I was in NYC in March of 2004. A couple friends and I got up one morning and took the train up to the Bronx to take a 12pm tour of Yankee Stadium, the House that Ruth Built. A haunted house at that.
Sprinting from the subway, we made it just in time.
We visited the Press Box, the Clubhouse, the bullpen, the field, and the famous “Monument Park” over the left field wall which has bronze plaques of all the greats like Ruth, Gehrig, DiMaggio, Mantle, etc. A tour guide gave us some in-depth Yankee history and trivia, and invited us to ask questions.
If you’re curious — as I was — Yankee Stadium is oriented so that the pitcher, when facing the plate, is facing west. This was the case for the oldest of ballparks, as they’d play during the daytime without lights. Parks were set up this way so that the batter wouldn’t have the late afternoon sun in his eyes. It’s the outfielders — especially the centerfielder — that take the pain.
*This is also the origin of the term “southpaw”. A pitcher’s left arm is to the south of him as he’s facing the batter.
Change was in the New York air that year as spring was approaching. The Yanks had just signed Alex Rodriguez (scheduled to play third base), Gary Sheffield, Kevin Brown, and Kenny Lofton, mercilessly piling more talent on top of their already potent line-up which already included the recent addition of Jason Giambi. Their dynasty promised to continue in 2004 and beyond.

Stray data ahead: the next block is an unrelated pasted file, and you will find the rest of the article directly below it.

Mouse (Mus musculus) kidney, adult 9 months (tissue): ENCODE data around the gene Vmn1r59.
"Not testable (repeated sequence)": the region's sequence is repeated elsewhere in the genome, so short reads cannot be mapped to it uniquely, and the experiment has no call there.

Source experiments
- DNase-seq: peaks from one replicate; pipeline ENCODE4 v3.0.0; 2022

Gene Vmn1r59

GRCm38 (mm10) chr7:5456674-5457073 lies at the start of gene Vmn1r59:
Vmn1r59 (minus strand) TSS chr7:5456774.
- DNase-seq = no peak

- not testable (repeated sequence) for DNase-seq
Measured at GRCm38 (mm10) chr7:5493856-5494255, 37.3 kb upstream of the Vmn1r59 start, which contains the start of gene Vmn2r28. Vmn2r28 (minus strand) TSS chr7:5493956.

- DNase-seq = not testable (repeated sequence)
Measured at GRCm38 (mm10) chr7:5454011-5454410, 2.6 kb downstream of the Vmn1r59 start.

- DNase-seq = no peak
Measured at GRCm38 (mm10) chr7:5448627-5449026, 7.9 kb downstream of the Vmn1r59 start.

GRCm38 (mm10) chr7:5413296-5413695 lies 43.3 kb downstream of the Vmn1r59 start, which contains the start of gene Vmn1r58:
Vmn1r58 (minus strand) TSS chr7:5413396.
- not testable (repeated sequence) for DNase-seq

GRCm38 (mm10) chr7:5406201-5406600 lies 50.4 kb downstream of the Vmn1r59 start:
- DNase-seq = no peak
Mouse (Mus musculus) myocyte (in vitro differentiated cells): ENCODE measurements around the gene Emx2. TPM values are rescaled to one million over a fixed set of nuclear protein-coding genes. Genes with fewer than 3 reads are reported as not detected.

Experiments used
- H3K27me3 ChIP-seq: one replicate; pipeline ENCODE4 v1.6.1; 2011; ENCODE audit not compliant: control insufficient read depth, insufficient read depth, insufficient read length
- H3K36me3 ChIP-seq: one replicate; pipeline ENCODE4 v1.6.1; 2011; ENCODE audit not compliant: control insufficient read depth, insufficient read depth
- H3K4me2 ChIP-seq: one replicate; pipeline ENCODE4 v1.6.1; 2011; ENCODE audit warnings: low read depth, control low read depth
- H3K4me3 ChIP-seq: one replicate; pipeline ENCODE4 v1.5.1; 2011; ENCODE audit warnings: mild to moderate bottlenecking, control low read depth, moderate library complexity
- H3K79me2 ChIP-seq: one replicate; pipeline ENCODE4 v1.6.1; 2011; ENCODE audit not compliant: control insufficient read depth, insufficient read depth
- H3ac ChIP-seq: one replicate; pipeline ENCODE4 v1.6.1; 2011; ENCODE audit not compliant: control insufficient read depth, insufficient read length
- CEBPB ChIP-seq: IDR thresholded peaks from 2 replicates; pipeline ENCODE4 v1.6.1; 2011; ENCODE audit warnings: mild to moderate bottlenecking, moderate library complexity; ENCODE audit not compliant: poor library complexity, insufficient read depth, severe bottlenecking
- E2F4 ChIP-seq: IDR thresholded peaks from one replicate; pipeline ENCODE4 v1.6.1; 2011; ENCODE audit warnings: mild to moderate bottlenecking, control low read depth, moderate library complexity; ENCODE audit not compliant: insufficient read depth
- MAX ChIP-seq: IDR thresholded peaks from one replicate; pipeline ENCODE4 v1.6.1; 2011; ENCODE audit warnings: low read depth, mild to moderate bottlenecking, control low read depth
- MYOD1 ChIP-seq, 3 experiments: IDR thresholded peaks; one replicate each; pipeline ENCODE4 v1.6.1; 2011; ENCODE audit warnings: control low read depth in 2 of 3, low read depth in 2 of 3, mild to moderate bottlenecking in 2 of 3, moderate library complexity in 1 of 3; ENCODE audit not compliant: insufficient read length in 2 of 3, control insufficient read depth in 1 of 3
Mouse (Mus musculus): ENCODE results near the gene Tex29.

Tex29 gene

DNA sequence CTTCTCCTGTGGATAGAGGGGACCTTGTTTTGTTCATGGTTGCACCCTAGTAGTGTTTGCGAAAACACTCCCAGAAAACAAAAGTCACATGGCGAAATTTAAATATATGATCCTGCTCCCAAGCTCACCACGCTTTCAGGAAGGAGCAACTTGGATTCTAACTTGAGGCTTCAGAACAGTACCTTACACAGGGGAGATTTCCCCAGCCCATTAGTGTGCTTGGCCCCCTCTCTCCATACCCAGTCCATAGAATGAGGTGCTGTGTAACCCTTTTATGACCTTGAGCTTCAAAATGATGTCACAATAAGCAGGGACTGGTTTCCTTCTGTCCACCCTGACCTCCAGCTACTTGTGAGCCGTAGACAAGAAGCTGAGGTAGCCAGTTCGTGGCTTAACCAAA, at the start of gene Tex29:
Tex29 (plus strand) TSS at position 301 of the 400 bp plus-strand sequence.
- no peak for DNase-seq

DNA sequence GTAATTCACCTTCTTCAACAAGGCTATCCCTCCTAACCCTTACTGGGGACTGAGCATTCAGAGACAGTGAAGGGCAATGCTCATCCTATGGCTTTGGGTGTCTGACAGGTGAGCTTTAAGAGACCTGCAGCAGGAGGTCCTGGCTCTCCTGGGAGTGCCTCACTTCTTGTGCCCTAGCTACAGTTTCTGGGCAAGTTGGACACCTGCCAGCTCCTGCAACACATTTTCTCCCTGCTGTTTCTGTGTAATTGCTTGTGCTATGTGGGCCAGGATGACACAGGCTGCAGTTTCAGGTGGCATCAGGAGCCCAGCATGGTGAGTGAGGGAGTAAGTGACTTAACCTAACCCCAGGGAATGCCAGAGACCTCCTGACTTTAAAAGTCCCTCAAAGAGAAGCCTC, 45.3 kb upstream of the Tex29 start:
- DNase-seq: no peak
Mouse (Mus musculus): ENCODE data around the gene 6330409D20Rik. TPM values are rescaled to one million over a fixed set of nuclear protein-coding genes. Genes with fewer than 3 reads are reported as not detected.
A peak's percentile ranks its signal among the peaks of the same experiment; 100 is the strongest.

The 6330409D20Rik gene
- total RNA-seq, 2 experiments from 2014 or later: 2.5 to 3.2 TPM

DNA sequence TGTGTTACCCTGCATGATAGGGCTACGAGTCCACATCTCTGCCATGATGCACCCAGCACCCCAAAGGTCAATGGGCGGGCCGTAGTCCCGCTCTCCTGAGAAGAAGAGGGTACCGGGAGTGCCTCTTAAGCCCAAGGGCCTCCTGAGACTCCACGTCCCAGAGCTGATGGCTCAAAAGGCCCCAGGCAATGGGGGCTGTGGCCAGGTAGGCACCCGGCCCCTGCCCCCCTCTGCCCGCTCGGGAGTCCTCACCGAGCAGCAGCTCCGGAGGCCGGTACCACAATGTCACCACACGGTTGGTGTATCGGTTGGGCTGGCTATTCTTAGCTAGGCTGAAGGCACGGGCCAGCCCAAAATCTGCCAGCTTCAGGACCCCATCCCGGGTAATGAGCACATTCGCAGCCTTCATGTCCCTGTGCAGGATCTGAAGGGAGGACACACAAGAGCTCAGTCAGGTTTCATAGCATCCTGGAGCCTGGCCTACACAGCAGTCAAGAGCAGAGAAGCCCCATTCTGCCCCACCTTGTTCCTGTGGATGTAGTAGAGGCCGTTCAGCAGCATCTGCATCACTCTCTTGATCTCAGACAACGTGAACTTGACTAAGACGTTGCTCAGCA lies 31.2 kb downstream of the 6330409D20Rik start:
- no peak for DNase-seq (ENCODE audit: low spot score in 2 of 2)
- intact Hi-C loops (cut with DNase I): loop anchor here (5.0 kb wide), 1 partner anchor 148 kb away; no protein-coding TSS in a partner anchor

But alas, October’s drama showed the world that you can’t buy a World Series Championship. This was 2004, and it was in the stars for the Boston Red Sox to finally break the Curse of the Bambino. Boston accomplished something that has never been done before in the history of sports: down 3-0 in a best of seven series, they came back to win four straight to win the American League Pennant. Against the mightiest of Yankee teams, in Yankee Stadium. It was the best series we’d ever seen. The curse had been broken.
This was my first visit to Yankee Stadium. I stepped on the field. I took a few blades of outfield grass and put it in my wallet. I touched the Babe in Monument Park. I won’t go so far as to say it was our visit that broke the curse, but hey, it’s a fun concept to think about.
The Boston Red Sox, in case you’ve been hiding under a rock on a deserted island in the Pacific for the last couple years, went on to win the 2004 World Series, sweeping the Cardinals.
For comparison, we took the train out to Queens the next day to visit Shea Stadium, where the Mets play:
Put it this way: if Yankee Stadium was Disneyland, then Shea Stadium would be the public restroom at your nearest municipal city park. Poor guys. Gotta love ’em!
*Note: More pix posted here.